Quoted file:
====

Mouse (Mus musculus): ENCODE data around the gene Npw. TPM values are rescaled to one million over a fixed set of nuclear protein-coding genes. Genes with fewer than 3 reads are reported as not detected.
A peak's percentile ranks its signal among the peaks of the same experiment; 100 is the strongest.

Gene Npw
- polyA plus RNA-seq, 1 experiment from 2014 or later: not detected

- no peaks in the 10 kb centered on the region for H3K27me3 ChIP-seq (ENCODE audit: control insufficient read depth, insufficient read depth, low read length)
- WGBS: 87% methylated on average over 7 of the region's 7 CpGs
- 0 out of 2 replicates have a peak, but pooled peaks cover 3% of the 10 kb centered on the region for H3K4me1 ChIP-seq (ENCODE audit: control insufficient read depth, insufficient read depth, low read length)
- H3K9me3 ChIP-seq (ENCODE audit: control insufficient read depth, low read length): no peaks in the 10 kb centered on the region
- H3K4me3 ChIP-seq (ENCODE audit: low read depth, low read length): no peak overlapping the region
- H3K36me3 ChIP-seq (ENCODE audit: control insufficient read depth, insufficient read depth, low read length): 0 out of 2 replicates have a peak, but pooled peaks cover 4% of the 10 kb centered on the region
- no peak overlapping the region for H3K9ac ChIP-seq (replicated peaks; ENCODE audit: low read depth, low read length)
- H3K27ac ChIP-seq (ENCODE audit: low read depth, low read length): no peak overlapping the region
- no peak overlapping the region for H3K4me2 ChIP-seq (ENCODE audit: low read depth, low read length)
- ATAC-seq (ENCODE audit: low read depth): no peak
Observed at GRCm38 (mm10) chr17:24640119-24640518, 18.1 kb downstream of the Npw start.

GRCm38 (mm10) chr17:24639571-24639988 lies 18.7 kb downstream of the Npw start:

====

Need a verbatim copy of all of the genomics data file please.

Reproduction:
Mouse (Mus musculus): ENCODE data around the gene Npw. TPM values are rescaled to one million over a fixed set of nuclear protein-coding genes. Genes with fewer than 3 reads are reported as not detected.
A peak's percentile ranks its signal among the peaks of the same experiment; 100 is the strongest.

Gene Npw
- polyA plus RNA-seq, 1 experiment from 2014 or later: not detected

- no peaks in the 10 kb centered on the region for H3K27me3 ChIP-seq (ENCODE audit: control insufficient read depth, insufficient read depth, low read length)
- WGBS: 87% methylated on average over 7 of the region's 7 CpGs
- 0 out of 2 replicates have a peak, but pooled peaks cover 3% of the 10 kb centered on the region for H3K4me1 ChIP-seq (ENCODE audit: control insufficient read depth, insufficient read depth, low read length)
- H3K9me3 ChIP-seq (ENCODE audit: control insufficient read depth, low read length): no peaks in the 10 kb centered on the region
- H3K4me3 ChIP-seq (ENCODE audit: low read depth, low read length): no peak overlapping the region
- H3K36me3 ChIP-seq (ENCODE audit: control insufficient read depth, insufficient read depth, low read length): 0 out of 2 replicates have a peak, but pooled peaks cover 4% of the 10 kb centered on the region
- no peak overlapping the region for H3K9ac ChIP-seq (replicated peaks; ENCODE audit: low read depth, low read length)
- H3K27ac ChIP-seq (ENCODE audit: low read depth, low read length): no peak overlapping the region
- no peak overlapping the region for H3K4me2 ChIP-seq (ENCODE audit: low read depth, low read length)
- ATAC-seq (ENCODE audit: low read depth): no peak
Observed at GRCm38 (mm10) chr17:24640119-24640518, 18.1 kb downstream of the Npw start.

GRCm38 (mm10) chr17:24639571-24639988 lies 18.7 kb downstream of the Npw start: